M3 also turns the relay on, so without M3 code active the laser can't fire. This also means that the laser can't fire if M5 (stop spindle) is called in the gcode, or if M3 S0 is present.
PPMM/PPI differs from conventional laser firing in that cutting power is not determined by 'power / speed' where slower = deeper cut. The laser is pulsed precisely based on distance, so that in fact running faster results in more power delivered to the material in a given time frame. This means adjusting settings is not a simple linear thing.
jv4779 has expanded on bjj's configs by adding duty cycle.
M3 is ppmm (PPI mode) and behaves the exact same.
M4 (gcode for spindle counter-clockwise) is duty cycle mode which he talks about in the buildlog forum
Duty cycle is a bit easier to adjust because it is simpler relationship. To cut deep at the same power, just slow down the feedrate.
Integrating the configs
Once you have a basic linuxcnc config tested, with appropriate pin outs, and axis velocities etc, you'll need to edit those values in to bjj or jv_4779 config.
This requires some editing of the .hal file and the .ini.
In the .hal you'll need to replace the pins and whatever limit / home switches you've set
For the above TB6560 board my pins are:
Note I've commented out zstep and replaced it with 'net laser-final' (the hal pin that fires in the laser).
net xstep => parport.0.pin-02-out
setp parport.0.pin-02-out-reset 1
setp parport.0.pin-03-out-invert 1
net xdir => parport.0.pin-03-out
net ystep => parport.0.pin-04-out
setp parport.0.pin-04-out-reset 1
setp parport.0.pin-05-out-invert 1
net ydir => parport.0.pin-05-out
#net zstep => parport.0.pin-08-out
net laser-final => parport.0.pin-08-out
setp parport.0.pin-08-out-reset 1
net zdir => parport.0.pin-09-out
setp parport.0.pin-14-out-invert 1
#net spindle-on => parport.0.pin-14-out
net laser-exhaust => parport.0.pin-14-out
net min-home-x <= parport.0.pin-10-in
net max-home-y <= parport.0.pin-11-in
Spindle-on is with 'net laser-exhaust' which controls the relay and leaves the relay on for the number of seconds specified in the .ini file. This is handy for air assist, which I keep on for 10 seconds after laser has turned off.
In the .ini file you'll need to put in the appropriate values for your machine in the axis settings, as well as edit the paths to a couple of files.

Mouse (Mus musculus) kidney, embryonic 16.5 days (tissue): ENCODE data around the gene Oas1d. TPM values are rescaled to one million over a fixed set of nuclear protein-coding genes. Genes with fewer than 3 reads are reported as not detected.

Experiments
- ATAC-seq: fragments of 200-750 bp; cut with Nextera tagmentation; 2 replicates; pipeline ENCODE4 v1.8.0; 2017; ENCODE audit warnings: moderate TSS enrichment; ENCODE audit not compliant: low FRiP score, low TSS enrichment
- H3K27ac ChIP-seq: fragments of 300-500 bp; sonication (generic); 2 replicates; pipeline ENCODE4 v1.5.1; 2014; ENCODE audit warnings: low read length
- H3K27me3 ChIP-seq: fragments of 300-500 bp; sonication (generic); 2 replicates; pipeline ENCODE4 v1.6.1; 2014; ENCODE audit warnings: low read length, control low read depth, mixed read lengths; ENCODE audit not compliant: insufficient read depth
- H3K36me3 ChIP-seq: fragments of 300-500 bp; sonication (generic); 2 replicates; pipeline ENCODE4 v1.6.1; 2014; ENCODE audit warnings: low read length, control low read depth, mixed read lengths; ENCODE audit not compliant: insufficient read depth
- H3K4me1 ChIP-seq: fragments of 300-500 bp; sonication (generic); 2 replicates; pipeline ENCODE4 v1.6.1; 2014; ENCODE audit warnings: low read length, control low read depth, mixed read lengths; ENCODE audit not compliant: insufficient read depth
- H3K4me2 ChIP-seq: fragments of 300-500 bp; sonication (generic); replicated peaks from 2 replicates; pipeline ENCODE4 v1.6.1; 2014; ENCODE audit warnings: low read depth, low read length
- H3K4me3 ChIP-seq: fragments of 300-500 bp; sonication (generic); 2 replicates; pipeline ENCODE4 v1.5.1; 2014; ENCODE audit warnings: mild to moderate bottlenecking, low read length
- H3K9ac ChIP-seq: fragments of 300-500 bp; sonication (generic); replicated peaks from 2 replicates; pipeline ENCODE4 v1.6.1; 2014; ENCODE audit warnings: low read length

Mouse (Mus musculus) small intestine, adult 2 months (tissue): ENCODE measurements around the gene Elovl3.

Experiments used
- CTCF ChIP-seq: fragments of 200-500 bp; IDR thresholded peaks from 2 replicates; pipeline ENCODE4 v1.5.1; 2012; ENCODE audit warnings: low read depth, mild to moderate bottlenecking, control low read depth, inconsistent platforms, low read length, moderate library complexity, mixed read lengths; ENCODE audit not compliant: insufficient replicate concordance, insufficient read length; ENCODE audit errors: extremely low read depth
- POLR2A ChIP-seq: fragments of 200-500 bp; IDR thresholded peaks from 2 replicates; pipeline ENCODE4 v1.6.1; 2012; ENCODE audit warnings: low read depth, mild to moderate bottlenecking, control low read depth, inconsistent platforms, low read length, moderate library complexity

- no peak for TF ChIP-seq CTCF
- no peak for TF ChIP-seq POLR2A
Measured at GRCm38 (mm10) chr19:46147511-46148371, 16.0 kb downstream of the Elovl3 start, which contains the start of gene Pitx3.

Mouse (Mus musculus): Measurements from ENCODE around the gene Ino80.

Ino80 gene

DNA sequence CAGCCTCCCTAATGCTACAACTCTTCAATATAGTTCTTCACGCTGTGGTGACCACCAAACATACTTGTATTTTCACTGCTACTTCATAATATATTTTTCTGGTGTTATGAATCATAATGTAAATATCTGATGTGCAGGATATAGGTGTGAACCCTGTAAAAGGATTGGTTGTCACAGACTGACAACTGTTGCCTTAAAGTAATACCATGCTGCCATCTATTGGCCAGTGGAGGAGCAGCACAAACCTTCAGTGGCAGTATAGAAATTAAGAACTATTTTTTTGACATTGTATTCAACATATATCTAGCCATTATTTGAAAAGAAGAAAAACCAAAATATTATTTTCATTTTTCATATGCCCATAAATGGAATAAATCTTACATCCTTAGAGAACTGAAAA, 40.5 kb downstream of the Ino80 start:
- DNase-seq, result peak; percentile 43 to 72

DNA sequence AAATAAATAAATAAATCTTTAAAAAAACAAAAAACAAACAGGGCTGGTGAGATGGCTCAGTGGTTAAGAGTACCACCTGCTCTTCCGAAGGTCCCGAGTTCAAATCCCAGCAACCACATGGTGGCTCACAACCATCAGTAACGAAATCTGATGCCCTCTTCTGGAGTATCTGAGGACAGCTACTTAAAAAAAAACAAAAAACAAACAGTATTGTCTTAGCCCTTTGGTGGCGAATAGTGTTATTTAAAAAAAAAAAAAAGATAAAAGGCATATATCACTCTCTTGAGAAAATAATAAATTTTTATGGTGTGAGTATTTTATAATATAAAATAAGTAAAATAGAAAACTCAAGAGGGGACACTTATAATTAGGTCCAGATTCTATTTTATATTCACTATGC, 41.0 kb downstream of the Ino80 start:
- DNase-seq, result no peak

Both bjj and jv_4779 have implemented raster engraving features.
I haven't tried either yet.
The simple way to do raster engraving, that allows engraving (raster) and cutting vector) in the same file is to do the raster in CAM. Generate a pocket operation using the kerf of the laser as the tool diameter, with appropriate power settings.
Drawing -> CAM -> LinuxCNC
I'm using Vectric Aspire mainly, which has adequate drawing tools. Sometimes I'll use Solidworks (as I love relationship / dimension based drawing - if there is a good cheap 2D drawing program that works like this I'd like to know).
Once I've got the vectors in Aspire I start generating toolpaths.
I've set up a few 'tools' that are the laser with different settings. E.g.:
'Laser Cardstock Cut' with tool diameter 0.3mm, spindle speed 15 (= M3 S15 in gcode = 15ppmm)
'Laser Cardstock Score' with tool diameter 0.3mm, spindle speed 3 (= M3 S2 in gcode = 3ppmm)
I haven't worked out how to choose M3 or M4 (ppm vs duty cycle) in Aspire - there doesn't seem to be a way to choose spindle direction. So at present I quickly hand edit / replace M3 with M4 if desired.
While the above requires a bit of editing some config files, it doesn't require in depth coding (others have kindly done the work!).
I managed to get my laser going with minimal fuss, in a couple of hours.
I've only done this recently, so there is a lot more fiddling to be done. But I'm impressed at being able to take a K40 laser, add a $40 stepper controller and now have a system that blows Moshidraw out of the water and allows software control of laser power.
Much cheaper than a DSP.
Please post any questions / comments. I'll aim to add some pictures at some point.